October 24, 2010

By Mike Furry, Guitar and Bass Instructor at The Lesson Studio

Mike Furry, Guitar and Bass Instructor at The Lesson Studio

Mike Furry

As a guitar instructor in Boulder, one of the most common questions I’m asked during a music lesson is “how do I learn this song?” As I answer my students’ question, I find that the most essential elements needed, in order to learn any composition, are often overlooked by students.

When a student comes to me wanting to learn The Beatles, I always ask them “what does it mean to truly learn the song?” The most common answer I get is “to know the chords.” Knowing the harmony is one of the essential elements to memorizing any composition but there are several other fundamental techniques that will help a student on their journey to committing the song to memory.

Rhythm is the name of the game. Without rhythm there can be no music (in the traditional sense). Rhythm is usually the first obstacle I encounter when teaching students a new song. Students often want to learn the notes before they learn the rhythm and I believe it should be the other way. If someone can sing the rhythm to a melody then they are more than half way to learning how to play it on guitar.

Listen to the recording! This seems like an obvious statement but time and again students are not spending enough time listening to the recording. The more you hear the song, the more the song is committed to your long-term memory. The key is to listen to the song so many times that the student can:

  1. Play along with the recording
  2. Perform the song in its entirety.

Practice every day! It makes sense to think practicing for two hours once a week is better than 10 minutes everyday but it is not. It is more efficient to practice for five minutes everyday than two hours once a week because there has to be consistency. The more consistent the practice routine, the more advanced the student.

“Nothing in life is hard, it’s just unfamiliar.”

– Rodney Booth

Working With Others – Some “Do”s and “Don’t”s about making music in a group

May 23, 2010

By Daniel Ondaro, Guitar Instructor at The Lesson Studio

Daniel Ondaro, Guitar Instructor at The Lesson Studio

Daniel Ondaro

Lately I’ve been wondering how great bands work and why so many bands at all levels break up, get in fights, or in many ways are dysfunctional and unhealthy. There are typical problems that many bands go through despite their level of fame and success. Even the Beatles for example, one of the biggest bands in history, couldn’t keep it together. In fact one could probably say that the bigger a band gets the more there is at stake and that the stress level and tension between members can elevate much more easily. Many of the problems within groups may fundamentally be because of personality differences between members. Aside though from the personal issues between each member of the band, it is misunderstandings about each player’s role within the group and miscommunications about each players intention for the music that contribute to the demise of a band.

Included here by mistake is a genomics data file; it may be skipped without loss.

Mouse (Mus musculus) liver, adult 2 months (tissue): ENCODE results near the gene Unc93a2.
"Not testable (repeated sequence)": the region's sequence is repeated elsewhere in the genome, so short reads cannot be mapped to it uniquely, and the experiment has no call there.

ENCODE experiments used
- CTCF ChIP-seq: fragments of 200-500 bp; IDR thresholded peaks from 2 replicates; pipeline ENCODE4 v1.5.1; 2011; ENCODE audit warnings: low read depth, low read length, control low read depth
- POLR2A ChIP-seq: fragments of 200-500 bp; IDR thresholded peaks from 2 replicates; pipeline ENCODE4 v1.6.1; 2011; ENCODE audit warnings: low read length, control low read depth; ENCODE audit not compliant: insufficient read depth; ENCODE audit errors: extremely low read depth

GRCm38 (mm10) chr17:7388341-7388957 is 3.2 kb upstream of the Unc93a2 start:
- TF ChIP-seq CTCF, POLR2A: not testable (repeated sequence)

Behind each band is a shared idea and goal for which each player is contributing in order to create an interesting and effective group sound. If it’s a corporate wedding band, then each member will focus his or her energy on playing corporate wedding music. If it’s a Mariachi band then each member will play Mariachi music. As a band develops and its style becomes more refined, each member of the band begins to play a more specialized and specific role. That’s why, depending on the significance of the role, certain players become more and more valuable within the group. However, unlike a product or parts on a machine where if a simple or valuable part goes you can replace it with another exactly like it, if any member of the band leaves the whole chemistry of the band is affected and needs to be reworked even after that member is replaced. Bands therefore always have to be flexible and open to whatever changes may occur without losing sight of the fundamental element of the band, which should always be centered on the music and each players emotional and technical contribution to it. Even for bands that stay together, if either of those elements, the emotional and technical, are lacking from any member of the group then the band is in danger of creating a poor performance or possibly facing conflict because of dissatisfaction between members. It is therefore essential for every member to have an understanding about the overall intention of the band, and what each player is expected to contribute with his or her unique technical and emotional capabilities.

From my experience it is essential in working with groups to stay humble and cooperative while also being clear about your intentions and needs as an artist and player. If your needs and the overall needs of the group and music are not being meet then the band will suffer. Working in bands as a guitar player, percussionist and vocalist I have found myself in many diverse situations trying to work cooperatively with others. In all of these situations, beyond personal issues, it was miscommunications about the bands intention and the intention of the players that lead to their failure. The successful ones were the groups where we all found a common ground and were satisfied with the group and ourselves. I find it therefore essential to be honest and open with your band mates, instructor, and all of those with whom you try to make music with, about the needs of yourself as an artist and musician and the shared needs of your group in order to create great music with others.